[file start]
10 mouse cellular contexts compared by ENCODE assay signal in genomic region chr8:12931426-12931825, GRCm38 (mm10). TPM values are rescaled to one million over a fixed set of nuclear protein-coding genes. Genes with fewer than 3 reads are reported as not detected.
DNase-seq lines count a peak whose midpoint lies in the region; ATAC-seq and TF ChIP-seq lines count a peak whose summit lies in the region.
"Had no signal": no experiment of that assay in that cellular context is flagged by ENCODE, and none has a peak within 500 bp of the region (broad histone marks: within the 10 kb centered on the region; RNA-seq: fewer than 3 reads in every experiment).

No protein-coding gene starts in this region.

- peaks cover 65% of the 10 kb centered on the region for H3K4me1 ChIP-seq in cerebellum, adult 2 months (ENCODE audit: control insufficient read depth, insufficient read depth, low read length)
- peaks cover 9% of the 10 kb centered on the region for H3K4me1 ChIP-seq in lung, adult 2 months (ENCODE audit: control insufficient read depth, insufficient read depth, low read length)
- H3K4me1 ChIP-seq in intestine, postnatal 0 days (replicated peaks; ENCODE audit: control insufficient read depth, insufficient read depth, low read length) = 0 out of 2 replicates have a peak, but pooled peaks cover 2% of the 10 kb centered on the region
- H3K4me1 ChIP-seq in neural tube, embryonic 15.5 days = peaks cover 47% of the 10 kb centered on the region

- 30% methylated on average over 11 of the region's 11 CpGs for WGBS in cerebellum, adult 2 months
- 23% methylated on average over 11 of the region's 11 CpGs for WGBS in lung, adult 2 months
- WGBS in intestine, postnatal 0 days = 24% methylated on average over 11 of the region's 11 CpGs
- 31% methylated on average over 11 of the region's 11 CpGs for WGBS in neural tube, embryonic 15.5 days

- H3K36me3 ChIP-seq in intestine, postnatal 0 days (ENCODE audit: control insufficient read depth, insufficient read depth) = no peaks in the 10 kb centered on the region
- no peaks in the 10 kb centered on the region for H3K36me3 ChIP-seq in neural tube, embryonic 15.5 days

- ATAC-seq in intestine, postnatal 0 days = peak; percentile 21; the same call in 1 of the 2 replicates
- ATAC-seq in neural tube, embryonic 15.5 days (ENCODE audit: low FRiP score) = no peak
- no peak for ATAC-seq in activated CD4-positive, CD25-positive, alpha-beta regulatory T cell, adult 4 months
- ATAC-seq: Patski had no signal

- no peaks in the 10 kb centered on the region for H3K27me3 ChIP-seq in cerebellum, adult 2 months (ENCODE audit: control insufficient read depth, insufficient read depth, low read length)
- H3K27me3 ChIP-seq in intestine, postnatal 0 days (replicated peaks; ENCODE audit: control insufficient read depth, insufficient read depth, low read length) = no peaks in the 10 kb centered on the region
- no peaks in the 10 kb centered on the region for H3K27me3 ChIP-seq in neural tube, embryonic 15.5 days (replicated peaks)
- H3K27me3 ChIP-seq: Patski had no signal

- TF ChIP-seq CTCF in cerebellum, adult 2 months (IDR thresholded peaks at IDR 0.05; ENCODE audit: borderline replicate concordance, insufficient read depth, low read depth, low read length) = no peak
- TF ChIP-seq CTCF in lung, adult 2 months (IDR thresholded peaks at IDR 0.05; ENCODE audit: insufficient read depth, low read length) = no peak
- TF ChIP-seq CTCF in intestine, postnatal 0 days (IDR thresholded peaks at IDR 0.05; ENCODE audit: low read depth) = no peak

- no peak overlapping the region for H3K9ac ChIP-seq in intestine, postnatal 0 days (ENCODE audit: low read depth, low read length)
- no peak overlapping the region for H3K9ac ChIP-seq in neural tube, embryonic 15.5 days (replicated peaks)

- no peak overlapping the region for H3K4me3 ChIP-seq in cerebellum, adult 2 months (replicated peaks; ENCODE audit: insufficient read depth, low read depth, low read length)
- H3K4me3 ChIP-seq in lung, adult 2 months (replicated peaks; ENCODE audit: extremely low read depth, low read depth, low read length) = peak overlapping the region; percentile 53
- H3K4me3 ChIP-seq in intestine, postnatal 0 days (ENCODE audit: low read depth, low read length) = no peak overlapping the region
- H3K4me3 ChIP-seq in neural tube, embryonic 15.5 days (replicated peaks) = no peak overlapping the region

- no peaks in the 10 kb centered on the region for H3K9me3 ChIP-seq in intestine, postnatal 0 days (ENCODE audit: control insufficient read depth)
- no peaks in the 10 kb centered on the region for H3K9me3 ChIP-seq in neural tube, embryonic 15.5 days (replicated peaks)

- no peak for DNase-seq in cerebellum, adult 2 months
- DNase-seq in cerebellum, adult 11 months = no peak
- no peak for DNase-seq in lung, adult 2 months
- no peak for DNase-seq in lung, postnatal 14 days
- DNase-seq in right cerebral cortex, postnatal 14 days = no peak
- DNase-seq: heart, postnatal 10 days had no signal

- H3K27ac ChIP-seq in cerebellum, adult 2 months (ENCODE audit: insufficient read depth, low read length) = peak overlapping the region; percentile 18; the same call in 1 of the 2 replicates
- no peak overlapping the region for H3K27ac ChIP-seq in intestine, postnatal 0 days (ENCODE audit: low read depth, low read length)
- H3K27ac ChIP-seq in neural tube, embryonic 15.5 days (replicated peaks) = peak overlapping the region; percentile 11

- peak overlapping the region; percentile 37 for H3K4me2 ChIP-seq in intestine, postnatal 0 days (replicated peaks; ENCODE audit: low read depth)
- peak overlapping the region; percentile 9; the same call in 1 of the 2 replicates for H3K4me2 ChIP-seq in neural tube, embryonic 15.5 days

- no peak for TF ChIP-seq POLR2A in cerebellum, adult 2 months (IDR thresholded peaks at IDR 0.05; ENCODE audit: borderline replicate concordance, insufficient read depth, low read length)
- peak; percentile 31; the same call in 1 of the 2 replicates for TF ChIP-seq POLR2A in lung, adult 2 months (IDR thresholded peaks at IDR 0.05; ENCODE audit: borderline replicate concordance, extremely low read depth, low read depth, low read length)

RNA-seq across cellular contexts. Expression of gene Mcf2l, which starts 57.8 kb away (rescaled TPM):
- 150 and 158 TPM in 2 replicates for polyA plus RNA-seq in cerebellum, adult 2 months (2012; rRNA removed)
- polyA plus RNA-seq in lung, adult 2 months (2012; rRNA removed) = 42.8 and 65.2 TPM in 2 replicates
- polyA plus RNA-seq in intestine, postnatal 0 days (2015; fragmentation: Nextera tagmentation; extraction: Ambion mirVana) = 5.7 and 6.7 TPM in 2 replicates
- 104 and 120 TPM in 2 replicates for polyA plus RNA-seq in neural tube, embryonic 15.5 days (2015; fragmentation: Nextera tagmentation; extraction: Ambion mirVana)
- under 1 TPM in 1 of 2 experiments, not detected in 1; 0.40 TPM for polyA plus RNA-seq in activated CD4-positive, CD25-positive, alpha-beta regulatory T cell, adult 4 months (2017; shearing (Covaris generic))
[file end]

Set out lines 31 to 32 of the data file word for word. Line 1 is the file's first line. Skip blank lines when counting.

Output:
- H3K4me3 ChIP-seq in neural tube, embryonic 15.5 days (replicated peaks) = no peak overlapping the region

- no peaks in the 10 kb centered on the region for H3K9me3 ChIP-seq in intestine, postnatal 0 days (ENCODE audit: control insufficient read depth)